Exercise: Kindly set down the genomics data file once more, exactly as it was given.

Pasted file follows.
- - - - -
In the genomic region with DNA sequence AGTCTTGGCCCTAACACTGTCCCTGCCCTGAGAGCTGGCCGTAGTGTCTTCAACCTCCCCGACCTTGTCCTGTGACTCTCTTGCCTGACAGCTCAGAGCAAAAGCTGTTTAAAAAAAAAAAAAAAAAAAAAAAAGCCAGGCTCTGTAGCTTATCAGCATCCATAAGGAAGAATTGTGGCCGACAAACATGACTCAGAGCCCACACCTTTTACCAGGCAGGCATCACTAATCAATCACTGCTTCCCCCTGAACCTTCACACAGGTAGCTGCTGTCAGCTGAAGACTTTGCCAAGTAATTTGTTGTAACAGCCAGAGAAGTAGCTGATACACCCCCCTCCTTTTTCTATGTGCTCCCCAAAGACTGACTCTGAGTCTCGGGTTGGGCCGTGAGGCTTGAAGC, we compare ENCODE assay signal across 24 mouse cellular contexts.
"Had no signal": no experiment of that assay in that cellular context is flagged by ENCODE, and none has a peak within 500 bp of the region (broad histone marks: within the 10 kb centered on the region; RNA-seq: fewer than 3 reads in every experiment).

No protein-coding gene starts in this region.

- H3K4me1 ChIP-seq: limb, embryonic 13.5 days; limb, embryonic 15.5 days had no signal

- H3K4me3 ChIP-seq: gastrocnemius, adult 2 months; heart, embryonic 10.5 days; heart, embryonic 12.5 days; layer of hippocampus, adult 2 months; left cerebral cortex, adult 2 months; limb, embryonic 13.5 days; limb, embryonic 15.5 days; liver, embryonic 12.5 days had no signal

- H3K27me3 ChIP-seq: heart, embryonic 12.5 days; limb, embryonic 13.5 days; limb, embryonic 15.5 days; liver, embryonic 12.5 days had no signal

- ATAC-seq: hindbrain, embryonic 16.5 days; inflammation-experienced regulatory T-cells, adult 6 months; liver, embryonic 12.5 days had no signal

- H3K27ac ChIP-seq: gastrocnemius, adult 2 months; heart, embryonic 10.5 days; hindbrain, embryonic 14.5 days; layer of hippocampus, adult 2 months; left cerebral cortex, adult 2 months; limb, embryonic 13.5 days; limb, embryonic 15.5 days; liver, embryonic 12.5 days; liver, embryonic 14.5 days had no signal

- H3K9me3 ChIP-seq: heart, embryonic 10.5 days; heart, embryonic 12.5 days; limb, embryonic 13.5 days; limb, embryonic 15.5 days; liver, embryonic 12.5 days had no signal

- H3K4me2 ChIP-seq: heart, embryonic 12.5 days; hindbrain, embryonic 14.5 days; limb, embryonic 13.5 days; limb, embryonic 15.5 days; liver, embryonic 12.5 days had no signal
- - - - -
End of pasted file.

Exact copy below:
In the genomic region with DNA sequence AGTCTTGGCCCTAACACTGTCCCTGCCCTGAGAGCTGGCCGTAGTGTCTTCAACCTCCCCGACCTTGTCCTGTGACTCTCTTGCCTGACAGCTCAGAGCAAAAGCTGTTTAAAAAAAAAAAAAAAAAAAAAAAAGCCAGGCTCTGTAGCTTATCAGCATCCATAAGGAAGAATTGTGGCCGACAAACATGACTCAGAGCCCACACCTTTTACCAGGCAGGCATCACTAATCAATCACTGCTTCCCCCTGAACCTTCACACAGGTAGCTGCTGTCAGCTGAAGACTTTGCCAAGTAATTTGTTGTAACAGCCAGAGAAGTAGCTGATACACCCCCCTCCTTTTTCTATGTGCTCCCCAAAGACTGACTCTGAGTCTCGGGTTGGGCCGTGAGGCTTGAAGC, we compare ENCODE assay signal across 24 mouse cellular contexts.
"Had no signal": no experiment of that assay in that cellular context is flagged by ENCODE, and none has a peak within 500 bp of the region (broad histone marks: within the 10 kb centered on the region; RNA-seq: fewer than 3 reads in every experiment).

No protein-coding gene starts in this region.

- H3K4me1 ChIP-seq: limb, embryonic 13.5 days; limb, embryonic 15.5 days had no signal

- H3K4me3 ChIP-seq: gastrocnemius, adult 2 months; heart, embryonic 10.5 days; heart, embryonic 12.5 days; layer of hippocampus, adult 2 months; left cerebral cortex, adult 2 months; limb, embryonic 13.5 days; limb, embryonic 15.5 days; liver, embryonic 12.5 days had no signal

- H3K27me3 ChIP-seq: heart, embryonic 12.5 days; limb, embryonic 13.5 days; limb, embryonic 15.5 days; liver, embryonic 12.5 days had no signal

- ATAC-seq: hindbrain, embryonic 16.5 days; inflammation-experienced regulatory T-cells, adult 6 months; liver, embryonic 12.5 days had no signal

- H3K27ac ChIP-seq: gastrocnemius, adult 2 months; heart, embryonic 10.5 days; hindbrain, embryonic 14.5 days; layer of hippocampus, adult 2 months; left cerebral cortex, adult 2 months; limb, embryonic 13.5 days; limb, embryonic 15.5 days; liver, embryonic 12.5 days; liver, embryonic 14.5 days had no signal

- H3K9me3 ChIP-seq: heart, embryonic 10.5 days; heart, embryonic 12.5 days; limb, embryonic 13.5 days; limb, embryonic 15.5 days; liver, embryonic 12.5 days had no signal

- H3K4me2 ChIP-seq: heart, embryonic 12.5 days; hindbrain, embryonic 14.5 days; limb, embryonic 13.5 days; limb, embryonic 15.5 days; liver, embryonic 12.5 days had no signal